In this study, the sustainability of the vertical farming system at Node Farm has been evaluated. Node Farm is located in southern Stockholm in an old refrigerated shipping container, and will start the production of cress during spring 2018.
The global population is increasing rapidly, and the amount of people living in urban areas are expected to almost double within 30 years. With a rising population, the demand for food and pressure on arable land is also increasing. Currently, about 25 % of the greenhouse gases emitted from Sweden come from agricultural activities. Thus with an increasing population, it is essential to aim to reduce the emissions from the food supply. Vertical farming has seen increasing popularity as a way to reduce the need for arable land and grow crops where they are to be consumed. When farming indoors in a closed environment, the plants are protected from the weather, insects and pests. There are no leakages of nutrients in closed systems and the amount of water used is very limited in comparison to conventional farming. However, artificial lighting is needed in order for the crops to grow. Additionally, vertical farming is capital intensive and requires technical knowledge to be able to make use of the new techniques and equipment available. In this study, the sustainability of the vertical farming system at Node Farm has been evaluated. Node Farm is located in southern Stockholm in an old refrigerated shipping container, and will start the production of cress during spring 2018. The energy use and environmental impacts for the production of hydroponic herbs (cress) were assessed using life cycle assessment (LCA) from a cradle-to-gate perspective. This included the materials (e.g. hempflux and plastic boxes) used for growing cress and the energy consumed for heating and lighting. The use (consumption), waste management and transports to and from the company were not included in this study. The results illustrated a large share of energy used for the manufacturing of the plastic box to package the cress. Also the largest source of negative environmental impacts was due to the manufacturing of the plastic box. There are possibilities to reduce the energy consumption and environmental impacts by choosing another material for packaging. While extended transportation distances of food is one of the main arguments for urban agriculture, energy consumption and environmental impacts for transportation were found to be a minor part of the energy use and environmental impacts. Finally, the socio-economic implications of urban farming should be taken into account in reviews of the sustainability. This study focuses on energy and environmental impacts, but the socio-economic benefits and resilience of the local community are important to highlight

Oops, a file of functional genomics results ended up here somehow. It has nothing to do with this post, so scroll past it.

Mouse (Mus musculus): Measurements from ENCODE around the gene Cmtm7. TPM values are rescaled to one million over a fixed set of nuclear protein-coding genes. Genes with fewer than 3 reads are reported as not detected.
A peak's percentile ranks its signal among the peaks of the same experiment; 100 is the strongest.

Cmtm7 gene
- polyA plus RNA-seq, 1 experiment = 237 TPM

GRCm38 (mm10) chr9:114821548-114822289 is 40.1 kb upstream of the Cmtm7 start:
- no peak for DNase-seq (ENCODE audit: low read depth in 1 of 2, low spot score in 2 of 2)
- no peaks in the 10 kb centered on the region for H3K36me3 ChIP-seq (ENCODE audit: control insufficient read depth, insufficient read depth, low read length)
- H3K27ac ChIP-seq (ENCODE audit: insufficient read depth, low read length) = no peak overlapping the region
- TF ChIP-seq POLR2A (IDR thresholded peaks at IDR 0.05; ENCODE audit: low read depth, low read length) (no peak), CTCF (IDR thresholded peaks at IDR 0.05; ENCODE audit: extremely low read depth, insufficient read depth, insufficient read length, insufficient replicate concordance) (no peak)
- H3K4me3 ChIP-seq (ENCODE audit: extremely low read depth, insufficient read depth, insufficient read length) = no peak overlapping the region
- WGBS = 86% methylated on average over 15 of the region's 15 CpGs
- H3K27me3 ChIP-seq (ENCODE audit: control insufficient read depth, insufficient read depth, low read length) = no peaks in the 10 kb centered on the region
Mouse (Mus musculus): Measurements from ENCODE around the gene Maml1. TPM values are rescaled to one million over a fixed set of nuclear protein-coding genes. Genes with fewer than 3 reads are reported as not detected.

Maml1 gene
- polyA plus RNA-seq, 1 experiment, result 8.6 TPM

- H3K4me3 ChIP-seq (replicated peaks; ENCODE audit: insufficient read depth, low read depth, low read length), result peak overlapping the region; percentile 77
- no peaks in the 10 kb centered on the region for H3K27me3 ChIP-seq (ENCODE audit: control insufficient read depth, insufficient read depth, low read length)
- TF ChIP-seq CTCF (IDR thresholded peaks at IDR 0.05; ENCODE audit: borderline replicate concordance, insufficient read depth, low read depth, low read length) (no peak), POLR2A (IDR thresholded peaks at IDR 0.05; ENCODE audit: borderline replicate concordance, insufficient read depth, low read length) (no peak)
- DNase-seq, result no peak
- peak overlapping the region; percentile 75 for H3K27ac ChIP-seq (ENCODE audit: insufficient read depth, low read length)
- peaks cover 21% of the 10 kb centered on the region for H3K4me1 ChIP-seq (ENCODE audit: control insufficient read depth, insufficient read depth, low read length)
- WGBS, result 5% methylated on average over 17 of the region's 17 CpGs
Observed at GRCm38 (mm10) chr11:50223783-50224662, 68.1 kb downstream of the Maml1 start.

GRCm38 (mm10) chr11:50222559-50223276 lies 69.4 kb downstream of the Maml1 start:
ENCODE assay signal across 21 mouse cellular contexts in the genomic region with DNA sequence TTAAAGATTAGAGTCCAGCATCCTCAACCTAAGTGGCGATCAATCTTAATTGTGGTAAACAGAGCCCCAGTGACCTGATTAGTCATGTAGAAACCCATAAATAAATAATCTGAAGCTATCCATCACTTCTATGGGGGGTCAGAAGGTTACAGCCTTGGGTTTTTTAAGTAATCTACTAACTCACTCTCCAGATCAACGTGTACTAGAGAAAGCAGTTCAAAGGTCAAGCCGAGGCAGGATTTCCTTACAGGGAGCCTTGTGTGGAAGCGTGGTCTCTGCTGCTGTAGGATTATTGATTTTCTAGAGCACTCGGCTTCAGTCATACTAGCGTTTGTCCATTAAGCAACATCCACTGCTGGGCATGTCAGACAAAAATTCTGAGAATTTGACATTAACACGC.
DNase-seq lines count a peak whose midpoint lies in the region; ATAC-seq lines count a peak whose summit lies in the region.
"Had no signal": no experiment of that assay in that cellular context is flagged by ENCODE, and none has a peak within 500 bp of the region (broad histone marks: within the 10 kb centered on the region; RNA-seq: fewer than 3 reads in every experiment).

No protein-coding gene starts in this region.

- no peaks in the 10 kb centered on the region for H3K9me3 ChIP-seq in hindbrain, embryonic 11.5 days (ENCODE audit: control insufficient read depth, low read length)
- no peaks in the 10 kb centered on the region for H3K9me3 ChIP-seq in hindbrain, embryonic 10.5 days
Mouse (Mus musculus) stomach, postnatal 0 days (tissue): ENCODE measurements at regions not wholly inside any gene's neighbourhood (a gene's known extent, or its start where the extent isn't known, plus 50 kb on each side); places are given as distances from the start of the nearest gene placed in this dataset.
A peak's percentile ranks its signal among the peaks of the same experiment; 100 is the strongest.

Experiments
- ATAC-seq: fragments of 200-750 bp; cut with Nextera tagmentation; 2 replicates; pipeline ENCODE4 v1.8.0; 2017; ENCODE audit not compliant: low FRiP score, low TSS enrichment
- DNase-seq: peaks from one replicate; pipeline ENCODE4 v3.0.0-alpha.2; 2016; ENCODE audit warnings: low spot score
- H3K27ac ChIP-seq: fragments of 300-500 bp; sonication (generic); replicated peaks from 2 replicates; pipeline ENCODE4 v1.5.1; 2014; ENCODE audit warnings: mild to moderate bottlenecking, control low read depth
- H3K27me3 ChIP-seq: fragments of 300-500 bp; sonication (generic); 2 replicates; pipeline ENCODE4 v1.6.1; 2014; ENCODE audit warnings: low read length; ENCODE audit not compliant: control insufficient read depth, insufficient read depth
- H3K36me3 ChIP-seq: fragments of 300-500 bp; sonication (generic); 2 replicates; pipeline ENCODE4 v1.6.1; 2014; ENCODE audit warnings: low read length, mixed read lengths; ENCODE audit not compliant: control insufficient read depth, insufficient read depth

Coworkers: Michael Martin
Report number: C298
Authors: Michael Martin, Elvira MolinDownload publication